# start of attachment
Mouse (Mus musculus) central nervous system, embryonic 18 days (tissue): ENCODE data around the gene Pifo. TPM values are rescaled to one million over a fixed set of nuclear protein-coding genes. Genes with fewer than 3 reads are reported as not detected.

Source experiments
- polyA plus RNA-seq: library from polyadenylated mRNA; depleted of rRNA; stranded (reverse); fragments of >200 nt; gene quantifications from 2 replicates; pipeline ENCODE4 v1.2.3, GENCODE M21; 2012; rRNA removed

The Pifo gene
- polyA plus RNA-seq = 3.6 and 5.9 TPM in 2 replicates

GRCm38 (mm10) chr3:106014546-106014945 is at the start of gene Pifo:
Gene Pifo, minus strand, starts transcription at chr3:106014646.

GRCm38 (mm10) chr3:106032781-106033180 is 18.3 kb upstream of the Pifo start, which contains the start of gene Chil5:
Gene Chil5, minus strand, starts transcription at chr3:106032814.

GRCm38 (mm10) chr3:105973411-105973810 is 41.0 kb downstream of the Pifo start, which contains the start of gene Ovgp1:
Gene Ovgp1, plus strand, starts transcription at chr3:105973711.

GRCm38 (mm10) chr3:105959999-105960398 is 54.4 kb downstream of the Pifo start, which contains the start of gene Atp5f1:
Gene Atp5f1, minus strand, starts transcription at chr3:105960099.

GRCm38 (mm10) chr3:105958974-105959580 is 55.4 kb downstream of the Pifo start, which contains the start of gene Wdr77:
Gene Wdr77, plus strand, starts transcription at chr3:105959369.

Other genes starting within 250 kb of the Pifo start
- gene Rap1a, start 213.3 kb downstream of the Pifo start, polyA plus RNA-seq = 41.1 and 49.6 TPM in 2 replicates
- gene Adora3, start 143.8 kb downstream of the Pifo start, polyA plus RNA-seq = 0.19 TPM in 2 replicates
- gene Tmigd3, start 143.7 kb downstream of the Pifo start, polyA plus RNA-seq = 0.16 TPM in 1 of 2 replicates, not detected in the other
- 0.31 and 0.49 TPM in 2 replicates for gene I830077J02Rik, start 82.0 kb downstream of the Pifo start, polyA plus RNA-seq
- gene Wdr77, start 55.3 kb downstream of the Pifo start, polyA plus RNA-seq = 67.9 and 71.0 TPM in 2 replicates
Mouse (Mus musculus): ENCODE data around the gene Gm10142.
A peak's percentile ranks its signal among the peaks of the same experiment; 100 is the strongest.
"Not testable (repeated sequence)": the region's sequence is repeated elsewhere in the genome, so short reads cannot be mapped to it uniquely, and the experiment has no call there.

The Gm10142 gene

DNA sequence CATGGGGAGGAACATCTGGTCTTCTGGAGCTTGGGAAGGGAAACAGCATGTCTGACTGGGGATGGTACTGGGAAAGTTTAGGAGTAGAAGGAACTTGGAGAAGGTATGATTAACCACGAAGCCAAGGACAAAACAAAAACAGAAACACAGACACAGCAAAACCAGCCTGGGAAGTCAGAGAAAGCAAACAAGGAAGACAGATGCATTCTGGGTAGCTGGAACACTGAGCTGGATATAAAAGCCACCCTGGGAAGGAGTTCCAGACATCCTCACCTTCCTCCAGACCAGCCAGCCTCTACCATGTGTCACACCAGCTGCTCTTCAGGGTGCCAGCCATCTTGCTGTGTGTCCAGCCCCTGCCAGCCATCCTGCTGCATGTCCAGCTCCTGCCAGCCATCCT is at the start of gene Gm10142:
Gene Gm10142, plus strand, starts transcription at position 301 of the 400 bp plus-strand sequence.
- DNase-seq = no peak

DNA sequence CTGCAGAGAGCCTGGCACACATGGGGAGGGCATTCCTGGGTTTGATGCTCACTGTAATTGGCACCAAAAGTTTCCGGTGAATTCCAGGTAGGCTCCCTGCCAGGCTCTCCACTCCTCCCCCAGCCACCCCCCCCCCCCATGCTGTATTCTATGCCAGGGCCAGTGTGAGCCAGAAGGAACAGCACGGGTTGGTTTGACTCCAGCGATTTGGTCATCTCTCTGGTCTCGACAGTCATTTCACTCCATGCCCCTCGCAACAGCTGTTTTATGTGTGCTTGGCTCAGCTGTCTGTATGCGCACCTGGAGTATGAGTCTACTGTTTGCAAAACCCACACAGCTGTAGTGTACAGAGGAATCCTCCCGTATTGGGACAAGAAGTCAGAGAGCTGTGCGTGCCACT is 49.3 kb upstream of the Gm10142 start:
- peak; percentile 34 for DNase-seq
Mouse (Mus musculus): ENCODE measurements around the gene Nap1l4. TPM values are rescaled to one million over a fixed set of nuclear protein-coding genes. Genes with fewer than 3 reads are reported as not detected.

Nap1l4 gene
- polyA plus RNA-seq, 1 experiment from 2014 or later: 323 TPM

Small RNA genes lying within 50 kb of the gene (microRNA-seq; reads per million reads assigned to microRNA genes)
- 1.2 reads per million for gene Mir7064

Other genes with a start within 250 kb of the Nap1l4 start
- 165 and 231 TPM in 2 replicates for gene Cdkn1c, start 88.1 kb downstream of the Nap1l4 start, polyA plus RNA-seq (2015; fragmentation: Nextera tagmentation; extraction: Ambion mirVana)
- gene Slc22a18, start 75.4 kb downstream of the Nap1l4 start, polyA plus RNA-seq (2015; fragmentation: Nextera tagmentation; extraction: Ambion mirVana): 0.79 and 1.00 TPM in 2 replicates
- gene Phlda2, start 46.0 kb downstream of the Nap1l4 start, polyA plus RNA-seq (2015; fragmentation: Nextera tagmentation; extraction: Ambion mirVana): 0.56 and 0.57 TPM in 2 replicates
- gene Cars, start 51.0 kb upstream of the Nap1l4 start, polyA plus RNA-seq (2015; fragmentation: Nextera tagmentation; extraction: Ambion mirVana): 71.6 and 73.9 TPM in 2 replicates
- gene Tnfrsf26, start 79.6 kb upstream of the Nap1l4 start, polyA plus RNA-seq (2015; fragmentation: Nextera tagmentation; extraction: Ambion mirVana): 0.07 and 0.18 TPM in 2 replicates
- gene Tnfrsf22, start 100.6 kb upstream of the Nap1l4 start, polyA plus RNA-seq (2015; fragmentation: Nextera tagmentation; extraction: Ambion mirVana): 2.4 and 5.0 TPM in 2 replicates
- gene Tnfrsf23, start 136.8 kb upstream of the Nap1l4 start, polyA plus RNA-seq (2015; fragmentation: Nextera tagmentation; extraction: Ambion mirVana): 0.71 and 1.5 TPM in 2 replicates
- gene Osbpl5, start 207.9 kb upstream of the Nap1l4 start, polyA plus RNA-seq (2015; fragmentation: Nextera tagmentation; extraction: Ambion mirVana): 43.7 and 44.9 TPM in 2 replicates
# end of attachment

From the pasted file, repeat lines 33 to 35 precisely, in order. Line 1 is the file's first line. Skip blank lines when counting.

- polyA plus RNA-seq, 1 experiment from 2014 or later: 323 TPM

Small RNA genes lying within 50 kb of the gene (microRNA-seq; reads per million reads assigned to microRNA genes)
- 1.2 reads per million for gene Mir7064